CSO Updates on the 30th Board Meeting of the Green Climate Fund – Day 4

DAY 4 – 7 October 2021

Read the full text of the interventions from the CSO Observer Network here.

It took a while for the Board to start the last day of B30 because of yet another agenda fight. The co-chairs presented a revised Day 4 agenda that other BMs object because important items such as matters related to SAP, have been removed. Other BMs argued that other items that do not require much time discussing should be moved towards the end. The co-chairs then took a few minutes to sort everything out, and started Day 4 with the Consideration of Funding Proposals pending their approval. All were quickly approved and the summary of discussions per FP is below:

Funding Proposal Information and Discussion


FP170 Enhancing Climate Resilience in Thailand through Effective Water Management and Sustainable Agriculture

Country: Thailand


Total Project Cost: USD 33.9 million

GCF Financing: USD 17.5 million (grant)

Co-financing from MOAC Royal Irrigation Department: USD 16.2 million (grant and in kind)

Co-financing from Krungsri Bank: USD 114,000 (in kind)


Since Day 3, a small group of Board Members discussed the issues related to moving the timing of the condition with the UNDP. It was agreed that the condition be reverted back to its original condition, prompting the approval of FP170.

However, BM from South Africa reiterated and wanted to put on record that he remains concerned about the conditions set and imposed by the ITAP. He reminded the Board that the ITAP should stick to their recommending role, and the Board still has the final say whether or not the conditions set will be implemented.


FP174 Ecosystem-based Adaptation to increase climate resilience in the Central American Dry Corridor and the Arid Zones of the Dominican Republic

Country: Costa Rica, Dominican Republic, El Salvador, Guatemala, Honduras, Nicaragua, Panama


Total Project Cost: USD 268.3 million

GCF Financing: 174.3 million (USD 84.3 grant, USD 60million loan, USD 30 million guarantee

Co-financing from CABEI: USD 42.8 million (loan)

Co-financing from countries: USD 51.2 million (in-kind)


Since the discussions from Day 3, an online consultation was made between China and the Secretariat about issues raised related to the national circumstances of recipient countries. The objection remains, but BM from China registered its objection should not prevent the Board from reaching consensus in approving the project. Hence, FP174 was approved by the Board.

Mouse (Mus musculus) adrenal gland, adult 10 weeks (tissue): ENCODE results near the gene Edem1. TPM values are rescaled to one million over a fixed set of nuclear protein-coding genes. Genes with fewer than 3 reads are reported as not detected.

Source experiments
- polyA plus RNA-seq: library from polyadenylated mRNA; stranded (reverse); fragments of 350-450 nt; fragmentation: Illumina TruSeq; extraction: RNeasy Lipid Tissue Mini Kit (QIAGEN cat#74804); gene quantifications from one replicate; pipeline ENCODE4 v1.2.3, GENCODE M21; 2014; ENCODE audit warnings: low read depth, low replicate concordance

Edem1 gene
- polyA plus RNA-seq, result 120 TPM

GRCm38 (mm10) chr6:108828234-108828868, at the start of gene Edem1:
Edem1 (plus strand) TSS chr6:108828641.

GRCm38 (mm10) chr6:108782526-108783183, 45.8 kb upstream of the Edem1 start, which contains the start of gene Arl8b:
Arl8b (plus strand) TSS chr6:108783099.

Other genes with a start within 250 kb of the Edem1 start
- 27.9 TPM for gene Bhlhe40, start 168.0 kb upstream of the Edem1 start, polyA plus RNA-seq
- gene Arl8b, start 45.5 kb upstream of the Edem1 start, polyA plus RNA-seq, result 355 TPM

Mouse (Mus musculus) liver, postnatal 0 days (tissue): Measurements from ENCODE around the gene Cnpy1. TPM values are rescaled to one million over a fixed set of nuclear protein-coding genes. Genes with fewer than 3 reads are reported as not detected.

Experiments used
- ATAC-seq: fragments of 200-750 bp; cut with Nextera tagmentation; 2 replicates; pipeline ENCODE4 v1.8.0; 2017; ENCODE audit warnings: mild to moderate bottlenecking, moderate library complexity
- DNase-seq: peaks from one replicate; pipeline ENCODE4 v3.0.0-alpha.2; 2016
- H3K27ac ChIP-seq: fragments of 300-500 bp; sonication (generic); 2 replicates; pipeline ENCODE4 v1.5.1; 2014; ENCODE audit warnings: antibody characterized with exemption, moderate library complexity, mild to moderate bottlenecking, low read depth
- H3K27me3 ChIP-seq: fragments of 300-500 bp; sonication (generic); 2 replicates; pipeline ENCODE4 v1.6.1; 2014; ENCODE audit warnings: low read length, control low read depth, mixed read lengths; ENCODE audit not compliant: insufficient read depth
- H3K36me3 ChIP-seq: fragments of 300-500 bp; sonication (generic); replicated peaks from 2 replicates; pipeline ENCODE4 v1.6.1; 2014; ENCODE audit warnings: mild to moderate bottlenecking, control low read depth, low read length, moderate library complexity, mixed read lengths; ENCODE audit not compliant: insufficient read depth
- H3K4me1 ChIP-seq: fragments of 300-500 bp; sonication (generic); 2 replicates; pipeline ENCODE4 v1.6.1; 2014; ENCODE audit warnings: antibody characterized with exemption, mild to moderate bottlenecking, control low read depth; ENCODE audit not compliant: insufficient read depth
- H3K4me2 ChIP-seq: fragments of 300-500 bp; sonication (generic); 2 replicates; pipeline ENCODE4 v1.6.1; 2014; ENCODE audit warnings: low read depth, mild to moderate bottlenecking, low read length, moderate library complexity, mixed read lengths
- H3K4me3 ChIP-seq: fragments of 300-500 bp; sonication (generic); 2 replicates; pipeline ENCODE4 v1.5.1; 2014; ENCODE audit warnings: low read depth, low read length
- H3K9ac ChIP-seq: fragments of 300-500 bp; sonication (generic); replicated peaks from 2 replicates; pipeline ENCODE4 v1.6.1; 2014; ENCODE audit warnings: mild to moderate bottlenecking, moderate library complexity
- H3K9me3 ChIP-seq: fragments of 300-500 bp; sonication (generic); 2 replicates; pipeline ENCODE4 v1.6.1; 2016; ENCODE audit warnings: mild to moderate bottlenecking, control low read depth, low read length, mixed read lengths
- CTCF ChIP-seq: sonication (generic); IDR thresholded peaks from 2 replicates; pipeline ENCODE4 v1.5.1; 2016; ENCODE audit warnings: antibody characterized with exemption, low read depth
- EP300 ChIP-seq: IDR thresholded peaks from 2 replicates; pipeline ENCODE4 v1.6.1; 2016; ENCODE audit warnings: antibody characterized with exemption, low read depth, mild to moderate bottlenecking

FP177 Cooling Facility

Country: Bangladesh, El Salvador, Kenya, Malawi, North Macedonia, Panama, Sao Tome and Principe, Somalia, Sri Lanka (listed as target countries)

AE: World Bank

Total Project cost: USD 879.84 million

GCF  Financing: USD 157 million (USD 32 million grant, USD 125 million loan)

Co-financing from WB: USD 563.4 million loan, USD 50million guarantee, USD 80.5 million grant

Co-financing from Global Financing Facility: USD25 million grant

Co-financing from health Emergency Preparedness and Response Trust Fund: USD 3 million grant

Co-financing from Pandemic Emergency Facility: UUSD 0.94. million (Grant)


After online consultations between the AE, the Secretariat and the BM from Germany, a revised text was presented. BM from Germany registered that it is willing to approve the FP with conditions, and then asked the secretariat to include in its Sectoral Guidance a provision about cooling facility and its compliance to the Montreal Protocol.


FP180 Global Fund for Coral Reefs Investment Window

Country: Comoros, Mozambique, Belize, Brazil, Guatemala, Mexico, Panama, Seychelles, Philippines (other countries listed, but haven’t signed NOLs)

AE: Pegasus

Total Project Cost: USD 500 million

GCF Financing: USD 125 million junior equity

Co-financing from Pegasus: USD 375 million + 1% GP commitment inn Senior loans


During the consultations, it has been clarified that FP180 seeks the board approval for countries that have secured their respective correct No Objection Letters (NOLs). The new decision text reads: